Int J Sports Med
DOI: 10.1055/a-1212-0780
Clinical Sciences

Injuries and Overuse Syndromes in Rink Hockey Players

Martin Husen
1  Trauma, Hand and Reconstructive Surgery, University Hospital Essen, Essen, Germany
,
Lars Burgsmüller
1  Trauma, Hand and Reconstructive Surgery, University Hospital Essen, Essen, Germany
,
1  Trauma, Hand and Reconstructive Surgery, University Hospital Essen, Essen, Germany
,
Marcus Jäger
2  Chair of Orthopaedics and Trauma Surgery, University of Duisburg-Essen Department of Orthopaedics, Trauma & Reconstructive Surgery, St. Marien Hospital Mülheim/Contilia
,
Marcel Dudda
1  Trauma, Hand and Reconstructive Surgery, University Hospital Essen, Essen, Germany
,
Max Kauther
1  Trauma, Hand and Reconstructive Surgery, University Hospital Essen, Essen, Germany
› Author Affiliations
Funding Information: The study was funded by an IFORES grant of the Faculty of Medicine, University of Duisburg-Essen to MDK.

Abstract

Rink Hockey is a high-speed low-contact sport with a widely recognized injury potential. Played with a hard ball by players wearing little or no protective gear, the rates of concussions and head injuries are of high interest. In this study, we reviewed and investigated injuries sustained by 108 German National League rink hockey players. We conducted an epidemiological cross-sectional study to determine sport-specific injuries and injury patterns in female and male rink hockey players. Data were collected by a standardized questionnaire. A total of 108 players participated in the study. The combined rate of injuries were 9.4/1000 athlete exposures. There was no significant difference between injury rates during games and practice. A sex-specific difference was not detected. Head injuries were the most frequent type (20.8% of all injuries). Concussions made up 7% of all head injuries with a rate of 0.76/1000 athlete exposure. Ball contact was the cause for 31% of injuries, while player contact generated 26.2% of all injuries. High rates of ball-contact-related injuries resulted in time loss and medical consultations. Head injuries were frequent, however did not result in significant time loss as compared to other injuries. The use of protective gear should be recommended.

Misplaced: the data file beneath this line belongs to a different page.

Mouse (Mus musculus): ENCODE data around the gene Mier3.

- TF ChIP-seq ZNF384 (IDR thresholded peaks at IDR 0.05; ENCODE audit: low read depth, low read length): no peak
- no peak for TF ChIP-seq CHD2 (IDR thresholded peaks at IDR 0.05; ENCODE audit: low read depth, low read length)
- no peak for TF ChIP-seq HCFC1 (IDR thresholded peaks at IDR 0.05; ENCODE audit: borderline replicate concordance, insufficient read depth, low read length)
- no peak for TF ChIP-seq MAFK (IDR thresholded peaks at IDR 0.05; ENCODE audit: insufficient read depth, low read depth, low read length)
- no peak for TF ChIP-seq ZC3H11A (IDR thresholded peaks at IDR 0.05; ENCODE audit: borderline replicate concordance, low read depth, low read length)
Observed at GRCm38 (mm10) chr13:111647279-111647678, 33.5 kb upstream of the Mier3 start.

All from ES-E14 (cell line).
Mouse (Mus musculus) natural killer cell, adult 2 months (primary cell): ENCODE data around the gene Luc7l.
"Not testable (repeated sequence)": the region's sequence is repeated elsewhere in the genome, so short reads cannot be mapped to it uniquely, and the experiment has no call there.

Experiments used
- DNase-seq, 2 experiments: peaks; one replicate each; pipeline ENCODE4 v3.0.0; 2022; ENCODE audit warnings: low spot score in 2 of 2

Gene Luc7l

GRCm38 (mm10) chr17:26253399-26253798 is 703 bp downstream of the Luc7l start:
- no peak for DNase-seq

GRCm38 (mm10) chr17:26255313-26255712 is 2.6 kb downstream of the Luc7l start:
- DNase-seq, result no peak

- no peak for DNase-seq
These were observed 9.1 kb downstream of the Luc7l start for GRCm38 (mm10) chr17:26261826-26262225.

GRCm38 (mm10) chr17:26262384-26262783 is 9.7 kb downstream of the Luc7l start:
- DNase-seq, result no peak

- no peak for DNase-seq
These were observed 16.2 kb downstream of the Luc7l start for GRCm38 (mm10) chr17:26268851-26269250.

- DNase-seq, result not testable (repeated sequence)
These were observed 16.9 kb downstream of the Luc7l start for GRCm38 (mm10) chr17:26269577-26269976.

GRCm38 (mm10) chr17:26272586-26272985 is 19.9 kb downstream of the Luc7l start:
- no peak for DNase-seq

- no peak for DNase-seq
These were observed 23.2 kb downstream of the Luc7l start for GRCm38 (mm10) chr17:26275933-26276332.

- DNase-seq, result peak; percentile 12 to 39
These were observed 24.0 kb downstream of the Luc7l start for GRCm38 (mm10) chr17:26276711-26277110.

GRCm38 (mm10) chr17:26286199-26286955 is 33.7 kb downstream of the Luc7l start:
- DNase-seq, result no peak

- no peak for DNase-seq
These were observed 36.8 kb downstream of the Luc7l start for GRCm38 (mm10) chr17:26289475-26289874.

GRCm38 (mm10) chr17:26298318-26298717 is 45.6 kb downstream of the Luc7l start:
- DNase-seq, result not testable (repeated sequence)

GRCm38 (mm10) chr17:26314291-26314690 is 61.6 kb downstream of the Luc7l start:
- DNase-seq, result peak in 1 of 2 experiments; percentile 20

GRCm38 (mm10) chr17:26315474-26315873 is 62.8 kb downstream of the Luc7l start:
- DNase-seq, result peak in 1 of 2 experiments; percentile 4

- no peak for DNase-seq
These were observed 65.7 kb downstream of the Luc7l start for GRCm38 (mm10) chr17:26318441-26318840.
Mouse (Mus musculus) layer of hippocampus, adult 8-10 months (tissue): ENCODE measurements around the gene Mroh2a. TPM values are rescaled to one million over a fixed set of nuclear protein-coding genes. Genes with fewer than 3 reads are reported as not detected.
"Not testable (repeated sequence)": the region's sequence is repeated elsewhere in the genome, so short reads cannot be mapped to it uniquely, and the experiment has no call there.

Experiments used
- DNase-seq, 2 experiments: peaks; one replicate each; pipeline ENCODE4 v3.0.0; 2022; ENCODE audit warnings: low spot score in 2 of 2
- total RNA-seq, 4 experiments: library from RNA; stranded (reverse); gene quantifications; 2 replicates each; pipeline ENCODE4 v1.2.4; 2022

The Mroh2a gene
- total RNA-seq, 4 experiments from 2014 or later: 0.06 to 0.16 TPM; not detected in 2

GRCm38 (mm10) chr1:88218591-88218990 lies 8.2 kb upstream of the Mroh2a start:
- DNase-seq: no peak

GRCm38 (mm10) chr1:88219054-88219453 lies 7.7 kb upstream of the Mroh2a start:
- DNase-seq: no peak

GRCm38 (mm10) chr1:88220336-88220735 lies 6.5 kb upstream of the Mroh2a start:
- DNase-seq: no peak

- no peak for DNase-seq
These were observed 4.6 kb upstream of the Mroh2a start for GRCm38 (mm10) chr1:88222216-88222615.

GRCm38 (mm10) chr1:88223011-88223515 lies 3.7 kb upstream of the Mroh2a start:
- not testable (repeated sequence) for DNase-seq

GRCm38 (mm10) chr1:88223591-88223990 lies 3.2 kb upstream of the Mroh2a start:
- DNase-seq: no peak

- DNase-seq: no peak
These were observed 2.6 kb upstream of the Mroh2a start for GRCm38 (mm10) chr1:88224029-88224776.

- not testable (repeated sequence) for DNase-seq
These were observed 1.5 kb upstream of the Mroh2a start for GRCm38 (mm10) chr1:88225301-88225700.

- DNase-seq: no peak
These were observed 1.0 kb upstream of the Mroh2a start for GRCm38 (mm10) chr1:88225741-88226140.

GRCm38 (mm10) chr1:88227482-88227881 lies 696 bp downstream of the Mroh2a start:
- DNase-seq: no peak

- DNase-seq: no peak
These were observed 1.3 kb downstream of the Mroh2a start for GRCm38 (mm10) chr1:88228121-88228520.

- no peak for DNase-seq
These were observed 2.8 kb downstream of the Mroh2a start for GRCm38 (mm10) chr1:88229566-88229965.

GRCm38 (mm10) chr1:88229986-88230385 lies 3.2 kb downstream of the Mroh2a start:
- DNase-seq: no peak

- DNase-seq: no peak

Publication History

Received: 01 April 2020

Accepted: 25 June 2020

Publication Date:
27 August 2020 (online)

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